Mental Health Awareness: An Important Topic To Discuss In High School

Guidance counselor Mr. Cunningham provides his perspective on the understanding of mental health


There are a variety of helpline resources to those who may be struggling.

Liz Hayes, Reporter

As we come toward Thanksgiving to celebrate being together, we are reminded of what we have lost as well. For one family, they almost lost something there isn’t even a name for.

In mid March, a student at Wentzville Middle School saved another student from ending his own life. The student made a post about planning to harm himself. Because of events like this, we have made days, and even months to bring awareness to different types of mental health.

Just this past month on Oct. 10 was mental health awareness day.

“I have worked in companies that not only gave that day off but have given me a ‘mental health’ day per quarter. So four times a year, I could take a day off just to relax and recharge,” LHS guidance counselor Mr. Cunningham said.

Teachers here at Liberty try to help students as best as they know possible. Many teachers have signs displayed in the classroom of ways to contact your local school counselor and who that person might be. 

I am proud of Liberty students who stand up for their friends and report to an adult in this building that someone is hurting,” Cunningham said.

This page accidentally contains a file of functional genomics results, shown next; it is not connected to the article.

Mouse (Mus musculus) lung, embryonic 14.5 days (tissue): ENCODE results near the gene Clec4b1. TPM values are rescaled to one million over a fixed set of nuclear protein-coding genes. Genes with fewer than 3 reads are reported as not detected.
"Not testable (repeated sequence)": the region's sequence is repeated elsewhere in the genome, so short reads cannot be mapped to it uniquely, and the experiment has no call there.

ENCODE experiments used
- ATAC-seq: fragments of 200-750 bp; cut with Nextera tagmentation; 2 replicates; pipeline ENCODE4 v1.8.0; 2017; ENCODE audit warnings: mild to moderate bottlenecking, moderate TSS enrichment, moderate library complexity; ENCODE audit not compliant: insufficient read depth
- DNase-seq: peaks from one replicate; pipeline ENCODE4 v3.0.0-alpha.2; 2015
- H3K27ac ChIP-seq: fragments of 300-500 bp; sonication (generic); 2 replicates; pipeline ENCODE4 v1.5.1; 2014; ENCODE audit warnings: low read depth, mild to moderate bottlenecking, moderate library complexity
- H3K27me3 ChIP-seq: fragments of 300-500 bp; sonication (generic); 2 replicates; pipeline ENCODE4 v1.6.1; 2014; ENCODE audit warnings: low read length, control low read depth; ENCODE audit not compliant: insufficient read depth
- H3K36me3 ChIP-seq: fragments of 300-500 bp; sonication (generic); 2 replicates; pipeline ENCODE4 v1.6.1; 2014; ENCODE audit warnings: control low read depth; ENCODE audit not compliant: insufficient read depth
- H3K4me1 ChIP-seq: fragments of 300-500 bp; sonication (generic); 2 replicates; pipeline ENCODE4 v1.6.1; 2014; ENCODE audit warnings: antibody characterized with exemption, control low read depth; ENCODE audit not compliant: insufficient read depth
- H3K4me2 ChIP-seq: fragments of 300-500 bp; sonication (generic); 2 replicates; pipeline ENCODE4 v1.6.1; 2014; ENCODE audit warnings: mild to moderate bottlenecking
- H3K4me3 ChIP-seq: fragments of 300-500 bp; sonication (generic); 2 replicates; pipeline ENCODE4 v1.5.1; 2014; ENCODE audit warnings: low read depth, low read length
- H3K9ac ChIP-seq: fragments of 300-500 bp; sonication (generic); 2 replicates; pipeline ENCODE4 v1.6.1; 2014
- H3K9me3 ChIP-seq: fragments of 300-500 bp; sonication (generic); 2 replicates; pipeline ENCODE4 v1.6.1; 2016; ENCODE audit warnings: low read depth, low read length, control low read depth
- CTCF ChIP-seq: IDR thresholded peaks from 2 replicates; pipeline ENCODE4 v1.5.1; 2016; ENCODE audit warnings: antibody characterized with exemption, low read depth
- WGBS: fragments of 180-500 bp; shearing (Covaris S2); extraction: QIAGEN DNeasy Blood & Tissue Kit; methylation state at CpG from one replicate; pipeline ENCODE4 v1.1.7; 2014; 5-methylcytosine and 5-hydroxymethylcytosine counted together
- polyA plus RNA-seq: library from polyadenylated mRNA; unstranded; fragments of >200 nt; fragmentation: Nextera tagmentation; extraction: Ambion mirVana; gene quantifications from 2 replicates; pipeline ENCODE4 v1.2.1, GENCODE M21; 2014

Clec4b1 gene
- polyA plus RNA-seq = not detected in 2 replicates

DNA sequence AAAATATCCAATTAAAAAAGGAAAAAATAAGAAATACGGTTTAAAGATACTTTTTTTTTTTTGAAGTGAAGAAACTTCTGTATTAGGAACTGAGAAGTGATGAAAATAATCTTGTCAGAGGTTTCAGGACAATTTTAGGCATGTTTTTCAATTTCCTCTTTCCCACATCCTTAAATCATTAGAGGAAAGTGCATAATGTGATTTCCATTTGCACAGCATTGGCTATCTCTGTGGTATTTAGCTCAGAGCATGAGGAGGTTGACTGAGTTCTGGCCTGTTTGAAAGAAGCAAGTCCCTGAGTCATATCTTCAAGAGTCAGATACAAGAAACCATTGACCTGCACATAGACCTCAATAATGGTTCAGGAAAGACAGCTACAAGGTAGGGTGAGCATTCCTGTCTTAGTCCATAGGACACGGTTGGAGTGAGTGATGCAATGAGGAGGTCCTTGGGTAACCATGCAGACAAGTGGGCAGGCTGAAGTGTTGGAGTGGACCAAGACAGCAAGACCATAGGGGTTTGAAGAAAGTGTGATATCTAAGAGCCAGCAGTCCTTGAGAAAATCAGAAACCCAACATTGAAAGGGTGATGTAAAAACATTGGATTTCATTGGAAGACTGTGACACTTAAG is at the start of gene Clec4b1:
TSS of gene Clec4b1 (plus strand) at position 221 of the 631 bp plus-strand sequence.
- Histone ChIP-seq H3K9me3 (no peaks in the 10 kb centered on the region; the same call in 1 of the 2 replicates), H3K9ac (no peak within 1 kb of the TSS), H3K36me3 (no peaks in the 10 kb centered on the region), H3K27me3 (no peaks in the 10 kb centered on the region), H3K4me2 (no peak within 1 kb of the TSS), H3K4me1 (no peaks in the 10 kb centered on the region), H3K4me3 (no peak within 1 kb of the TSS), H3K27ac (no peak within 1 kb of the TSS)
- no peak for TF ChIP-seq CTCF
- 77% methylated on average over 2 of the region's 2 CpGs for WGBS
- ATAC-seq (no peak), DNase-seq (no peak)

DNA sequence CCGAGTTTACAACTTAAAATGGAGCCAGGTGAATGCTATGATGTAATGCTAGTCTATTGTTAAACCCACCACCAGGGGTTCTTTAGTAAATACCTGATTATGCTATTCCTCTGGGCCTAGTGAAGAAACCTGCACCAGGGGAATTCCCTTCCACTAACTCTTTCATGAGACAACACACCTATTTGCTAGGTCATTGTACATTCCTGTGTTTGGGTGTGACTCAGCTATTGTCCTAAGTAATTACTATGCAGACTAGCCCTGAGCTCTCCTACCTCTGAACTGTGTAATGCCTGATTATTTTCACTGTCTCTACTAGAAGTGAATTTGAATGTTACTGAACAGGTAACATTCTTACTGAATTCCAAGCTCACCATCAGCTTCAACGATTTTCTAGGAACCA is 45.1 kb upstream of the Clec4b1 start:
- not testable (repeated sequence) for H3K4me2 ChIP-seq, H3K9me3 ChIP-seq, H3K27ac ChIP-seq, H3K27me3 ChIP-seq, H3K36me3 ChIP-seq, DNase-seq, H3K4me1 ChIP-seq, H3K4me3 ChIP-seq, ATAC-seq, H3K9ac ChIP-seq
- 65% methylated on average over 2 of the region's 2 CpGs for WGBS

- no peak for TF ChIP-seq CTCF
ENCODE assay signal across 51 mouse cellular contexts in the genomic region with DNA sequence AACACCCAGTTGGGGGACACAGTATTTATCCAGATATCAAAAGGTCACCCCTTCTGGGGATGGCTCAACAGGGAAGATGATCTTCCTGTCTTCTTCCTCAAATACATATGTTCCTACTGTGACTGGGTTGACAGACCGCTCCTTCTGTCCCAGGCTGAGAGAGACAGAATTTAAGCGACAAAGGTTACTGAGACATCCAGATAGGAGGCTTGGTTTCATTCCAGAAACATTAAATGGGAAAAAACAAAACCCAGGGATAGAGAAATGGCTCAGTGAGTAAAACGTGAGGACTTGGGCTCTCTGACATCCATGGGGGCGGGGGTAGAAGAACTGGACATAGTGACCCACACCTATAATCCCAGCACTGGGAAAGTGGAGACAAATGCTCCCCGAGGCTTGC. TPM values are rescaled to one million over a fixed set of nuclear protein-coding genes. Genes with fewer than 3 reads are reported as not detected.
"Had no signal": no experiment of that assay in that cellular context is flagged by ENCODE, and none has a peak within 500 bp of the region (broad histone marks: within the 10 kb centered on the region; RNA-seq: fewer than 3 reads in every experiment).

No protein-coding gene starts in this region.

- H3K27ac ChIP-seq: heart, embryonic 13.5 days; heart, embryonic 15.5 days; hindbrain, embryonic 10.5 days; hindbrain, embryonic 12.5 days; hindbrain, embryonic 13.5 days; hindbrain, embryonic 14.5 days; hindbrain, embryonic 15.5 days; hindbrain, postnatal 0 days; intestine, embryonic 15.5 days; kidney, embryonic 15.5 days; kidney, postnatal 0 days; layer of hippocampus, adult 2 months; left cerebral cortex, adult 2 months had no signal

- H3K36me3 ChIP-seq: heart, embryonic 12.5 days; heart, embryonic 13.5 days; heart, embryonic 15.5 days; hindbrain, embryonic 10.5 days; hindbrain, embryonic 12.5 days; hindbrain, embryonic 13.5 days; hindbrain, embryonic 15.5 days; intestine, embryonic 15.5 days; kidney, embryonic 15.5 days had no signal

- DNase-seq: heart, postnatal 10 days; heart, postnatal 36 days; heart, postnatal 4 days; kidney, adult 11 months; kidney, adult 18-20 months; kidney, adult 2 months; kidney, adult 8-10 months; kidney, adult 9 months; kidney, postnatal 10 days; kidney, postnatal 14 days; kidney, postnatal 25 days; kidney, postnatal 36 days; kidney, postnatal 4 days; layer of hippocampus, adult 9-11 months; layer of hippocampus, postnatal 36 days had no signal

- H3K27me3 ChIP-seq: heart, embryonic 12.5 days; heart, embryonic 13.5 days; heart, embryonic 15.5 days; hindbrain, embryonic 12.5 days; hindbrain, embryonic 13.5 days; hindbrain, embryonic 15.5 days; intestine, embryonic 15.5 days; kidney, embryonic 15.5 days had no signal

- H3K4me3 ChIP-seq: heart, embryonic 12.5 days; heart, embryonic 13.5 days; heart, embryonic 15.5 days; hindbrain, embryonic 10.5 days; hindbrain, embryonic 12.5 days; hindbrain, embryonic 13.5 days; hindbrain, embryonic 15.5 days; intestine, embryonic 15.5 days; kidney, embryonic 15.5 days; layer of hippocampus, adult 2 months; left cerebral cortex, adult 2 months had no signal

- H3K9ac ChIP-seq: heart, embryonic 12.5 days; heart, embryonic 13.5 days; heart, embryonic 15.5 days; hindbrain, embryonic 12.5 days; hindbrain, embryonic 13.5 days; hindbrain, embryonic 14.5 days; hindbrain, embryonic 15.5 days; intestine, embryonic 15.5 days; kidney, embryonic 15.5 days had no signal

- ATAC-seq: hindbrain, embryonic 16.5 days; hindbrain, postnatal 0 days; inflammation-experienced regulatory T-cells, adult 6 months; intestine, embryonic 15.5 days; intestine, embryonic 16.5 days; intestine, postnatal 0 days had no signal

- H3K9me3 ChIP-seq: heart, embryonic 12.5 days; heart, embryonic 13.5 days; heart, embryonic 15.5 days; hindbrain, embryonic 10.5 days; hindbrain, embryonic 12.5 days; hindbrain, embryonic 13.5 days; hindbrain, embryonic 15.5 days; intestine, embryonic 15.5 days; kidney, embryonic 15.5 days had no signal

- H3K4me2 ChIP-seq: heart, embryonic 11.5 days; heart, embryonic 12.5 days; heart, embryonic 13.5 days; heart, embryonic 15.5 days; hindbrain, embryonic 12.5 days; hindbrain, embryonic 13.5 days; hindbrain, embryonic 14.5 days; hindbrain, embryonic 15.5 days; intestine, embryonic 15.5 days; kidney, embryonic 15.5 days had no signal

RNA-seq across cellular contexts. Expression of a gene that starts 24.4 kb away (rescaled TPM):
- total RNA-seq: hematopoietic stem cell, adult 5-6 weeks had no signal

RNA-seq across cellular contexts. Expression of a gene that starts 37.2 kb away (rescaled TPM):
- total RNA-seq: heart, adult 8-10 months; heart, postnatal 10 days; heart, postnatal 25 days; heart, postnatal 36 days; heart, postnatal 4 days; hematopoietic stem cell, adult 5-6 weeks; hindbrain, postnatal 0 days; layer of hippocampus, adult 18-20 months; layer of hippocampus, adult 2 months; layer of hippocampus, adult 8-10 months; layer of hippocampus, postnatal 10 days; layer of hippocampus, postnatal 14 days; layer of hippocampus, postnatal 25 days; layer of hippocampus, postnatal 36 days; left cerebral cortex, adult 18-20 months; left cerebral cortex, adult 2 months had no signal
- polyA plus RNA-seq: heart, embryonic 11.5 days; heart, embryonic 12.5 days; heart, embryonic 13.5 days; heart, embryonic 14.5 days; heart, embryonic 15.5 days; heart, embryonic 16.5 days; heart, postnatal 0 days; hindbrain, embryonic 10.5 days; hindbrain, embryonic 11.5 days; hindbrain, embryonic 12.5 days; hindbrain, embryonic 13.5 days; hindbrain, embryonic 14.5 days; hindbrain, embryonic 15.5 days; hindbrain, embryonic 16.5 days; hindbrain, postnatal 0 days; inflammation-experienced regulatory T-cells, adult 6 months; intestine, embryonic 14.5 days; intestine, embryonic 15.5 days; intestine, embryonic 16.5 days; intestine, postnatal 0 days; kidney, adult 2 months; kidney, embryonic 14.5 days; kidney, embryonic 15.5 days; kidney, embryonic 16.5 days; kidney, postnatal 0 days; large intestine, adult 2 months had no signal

Mental health can mean something different to everyone than what mental health means to you. Mental health awareness is the recognition that our mental well-being is an important part of our own health, productivity and happiness.

The awareness at Liberty is nothing we haven’t seen before. The same repetitive assembly in middle school about suicide and how we should talk to someone. We all know no one listened during those things. But here at Liberty, we the students with a little help from our teachers and counselors can help change that. 

I would love to start a conversation with students about how we can raise awareness about mental health here at Liberty,” Cunningham said.

Resources to contact:

CHADS (Communities Healing Adolescent Depression and Suicide) Coalition for Mental Health 314-952-8274 (

TREVOR Project (saving young LGBTQ lives) 1-866-488-7386

BHR Youth Connection Helpline (Call 1-844-985-8282) (Chat (Text BHEARD to 31658)